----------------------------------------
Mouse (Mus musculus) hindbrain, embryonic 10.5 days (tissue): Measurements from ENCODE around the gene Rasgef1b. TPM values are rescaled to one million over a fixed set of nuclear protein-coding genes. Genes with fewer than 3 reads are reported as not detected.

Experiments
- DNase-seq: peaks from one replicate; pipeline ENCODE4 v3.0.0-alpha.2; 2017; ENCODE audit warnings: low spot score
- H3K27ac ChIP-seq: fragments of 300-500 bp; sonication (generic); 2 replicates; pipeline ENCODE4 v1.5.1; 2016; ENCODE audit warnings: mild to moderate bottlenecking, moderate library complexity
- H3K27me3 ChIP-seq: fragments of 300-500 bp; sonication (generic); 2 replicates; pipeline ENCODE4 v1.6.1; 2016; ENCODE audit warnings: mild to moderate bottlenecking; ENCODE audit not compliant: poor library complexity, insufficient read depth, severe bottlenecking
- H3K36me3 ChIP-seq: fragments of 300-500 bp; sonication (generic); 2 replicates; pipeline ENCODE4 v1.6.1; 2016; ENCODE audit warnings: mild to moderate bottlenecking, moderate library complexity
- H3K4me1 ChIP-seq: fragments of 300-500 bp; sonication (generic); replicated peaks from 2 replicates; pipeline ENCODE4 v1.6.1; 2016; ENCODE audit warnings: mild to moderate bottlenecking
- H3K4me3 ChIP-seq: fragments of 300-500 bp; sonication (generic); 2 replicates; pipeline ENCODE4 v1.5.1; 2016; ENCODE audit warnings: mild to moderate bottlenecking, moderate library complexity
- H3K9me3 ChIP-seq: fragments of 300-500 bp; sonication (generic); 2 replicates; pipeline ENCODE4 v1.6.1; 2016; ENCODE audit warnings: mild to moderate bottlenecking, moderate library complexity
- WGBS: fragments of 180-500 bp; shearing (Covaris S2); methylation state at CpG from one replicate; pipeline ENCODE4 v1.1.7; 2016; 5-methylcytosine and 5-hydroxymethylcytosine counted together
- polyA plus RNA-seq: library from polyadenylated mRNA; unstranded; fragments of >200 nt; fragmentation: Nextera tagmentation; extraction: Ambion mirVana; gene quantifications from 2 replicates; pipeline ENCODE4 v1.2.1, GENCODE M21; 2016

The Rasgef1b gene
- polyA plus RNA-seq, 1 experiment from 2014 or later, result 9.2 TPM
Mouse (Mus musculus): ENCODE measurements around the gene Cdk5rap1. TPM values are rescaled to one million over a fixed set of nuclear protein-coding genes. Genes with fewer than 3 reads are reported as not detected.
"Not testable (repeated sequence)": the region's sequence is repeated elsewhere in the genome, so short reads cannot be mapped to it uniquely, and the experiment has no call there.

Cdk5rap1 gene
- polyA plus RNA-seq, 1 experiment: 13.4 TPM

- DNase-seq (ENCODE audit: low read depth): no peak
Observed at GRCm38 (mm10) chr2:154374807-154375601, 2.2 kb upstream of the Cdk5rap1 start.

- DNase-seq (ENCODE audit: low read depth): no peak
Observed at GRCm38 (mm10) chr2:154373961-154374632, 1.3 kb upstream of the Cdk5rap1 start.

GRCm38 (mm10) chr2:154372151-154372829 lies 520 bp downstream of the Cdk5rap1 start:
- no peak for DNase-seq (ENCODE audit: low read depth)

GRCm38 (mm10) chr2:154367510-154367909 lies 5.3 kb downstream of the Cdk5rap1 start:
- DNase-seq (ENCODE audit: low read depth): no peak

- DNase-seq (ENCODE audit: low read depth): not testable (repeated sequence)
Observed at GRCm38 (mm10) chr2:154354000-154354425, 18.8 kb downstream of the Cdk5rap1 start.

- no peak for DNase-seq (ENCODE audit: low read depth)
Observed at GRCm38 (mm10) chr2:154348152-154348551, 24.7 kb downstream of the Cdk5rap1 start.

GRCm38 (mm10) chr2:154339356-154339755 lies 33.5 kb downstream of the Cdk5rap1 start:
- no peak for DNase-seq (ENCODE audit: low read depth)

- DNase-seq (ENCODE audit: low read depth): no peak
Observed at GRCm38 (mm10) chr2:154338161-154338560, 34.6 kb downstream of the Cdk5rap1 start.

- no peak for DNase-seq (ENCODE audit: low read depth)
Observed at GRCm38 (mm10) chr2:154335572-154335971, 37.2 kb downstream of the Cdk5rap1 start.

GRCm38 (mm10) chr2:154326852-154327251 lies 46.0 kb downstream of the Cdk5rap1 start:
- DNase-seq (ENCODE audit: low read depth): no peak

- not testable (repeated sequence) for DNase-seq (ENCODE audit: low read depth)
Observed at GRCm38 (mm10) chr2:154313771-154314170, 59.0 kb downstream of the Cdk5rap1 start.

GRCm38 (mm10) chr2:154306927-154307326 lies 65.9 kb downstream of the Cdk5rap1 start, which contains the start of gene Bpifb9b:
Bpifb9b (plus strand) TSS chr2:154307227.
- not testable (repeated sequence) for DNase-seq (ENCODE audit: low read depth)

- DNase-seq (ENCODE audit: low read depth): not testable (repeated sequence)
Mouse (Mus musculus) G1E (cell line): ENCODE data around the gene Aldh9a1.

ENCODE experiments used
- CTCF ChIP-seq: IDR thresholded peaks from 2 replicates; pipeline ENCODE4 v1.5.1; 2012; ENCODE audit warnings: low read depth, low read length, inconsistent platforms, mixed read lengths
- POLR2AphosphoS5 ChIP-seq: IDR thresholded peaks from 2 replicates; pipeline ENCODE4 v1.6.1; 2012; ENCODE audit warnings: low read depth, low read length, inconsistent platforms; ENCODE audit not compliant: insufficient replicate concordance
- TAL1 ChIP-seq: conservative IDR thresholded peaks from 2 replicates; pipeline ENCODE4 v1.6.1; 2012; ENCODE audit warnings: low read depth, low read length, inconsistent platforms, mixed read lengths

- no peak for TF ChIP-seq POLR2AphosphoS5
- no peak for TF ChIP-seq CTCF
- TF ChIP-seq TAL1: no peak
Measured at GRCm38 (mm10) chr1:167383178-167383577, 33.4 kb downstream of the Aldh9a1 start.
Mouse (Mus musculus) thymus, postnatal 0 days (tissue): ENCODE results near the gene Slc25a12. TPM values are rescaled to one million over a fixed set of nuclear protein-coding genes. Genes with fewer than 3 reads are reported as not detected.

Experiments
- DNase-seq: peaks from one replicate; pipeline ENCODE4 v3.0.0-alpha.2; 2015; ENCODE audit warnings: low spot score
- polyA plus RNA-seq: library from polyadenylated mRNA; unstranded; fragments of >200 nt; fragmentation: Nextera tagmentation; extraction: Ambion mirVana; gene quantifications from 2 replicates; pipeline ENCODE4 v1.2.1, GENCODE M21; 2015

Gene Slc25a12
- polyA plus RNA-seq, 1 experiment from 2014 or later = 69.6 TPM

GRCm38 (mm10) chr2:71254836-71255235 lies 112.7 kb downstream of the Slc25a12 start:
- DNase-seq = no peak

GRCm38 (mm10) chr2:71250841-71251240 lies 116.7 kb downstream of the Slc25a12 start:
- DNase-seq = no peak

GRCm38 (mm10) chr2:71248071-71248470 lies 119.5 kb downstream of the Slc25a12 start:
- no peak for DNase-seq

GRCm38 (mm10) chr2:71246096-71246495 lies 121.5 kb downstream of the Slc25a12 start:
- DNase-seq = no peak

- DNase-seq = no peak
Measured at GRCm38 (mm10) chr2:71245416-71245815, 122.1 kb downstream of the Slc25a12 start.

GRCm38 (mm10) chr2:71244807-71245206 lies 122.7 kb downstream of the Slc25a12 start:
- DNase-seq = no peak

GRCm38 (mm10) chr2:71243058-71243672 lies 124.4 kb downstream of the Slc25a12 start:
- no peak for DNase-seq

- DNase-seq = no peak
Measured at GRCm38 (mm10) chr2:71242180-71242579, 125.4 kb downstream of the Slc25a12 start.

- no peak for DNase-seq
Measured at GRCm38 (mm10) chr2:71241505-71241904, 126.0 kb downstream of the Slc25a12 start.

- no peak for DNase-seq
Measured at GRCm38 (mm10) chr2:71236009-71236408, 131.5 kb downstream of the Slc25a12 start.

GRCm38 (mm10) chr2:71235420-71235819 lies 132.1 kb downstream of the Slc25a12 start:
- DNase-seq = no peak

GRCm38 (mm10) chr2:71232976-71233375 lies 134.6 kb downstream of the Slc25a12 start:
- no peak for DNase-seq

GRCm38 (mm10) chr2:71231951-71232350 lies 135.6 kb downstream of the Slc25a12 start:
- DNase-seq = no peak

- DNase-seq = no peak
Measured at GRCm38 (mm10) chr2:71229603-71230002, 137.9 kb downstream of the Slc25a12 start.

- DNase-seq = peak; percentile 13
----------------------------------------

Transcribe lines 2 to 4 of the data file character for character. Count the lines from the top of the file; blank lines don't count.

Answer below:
Experiments
- DNase-seq: peaks from one replicate; pipeline ENCODE4 v3.0.0-alpha.2; 2017; ENCODE audit warnings: low spot score
- H3K27ac ChIP-seq: fragments of 300-500 bp; sonication (generic); 2 replicates; pipeline ENCODE4 v1.5.1; 2016; ENCODE audit warnings: mild to moderate bottlenecking, moderate library complexity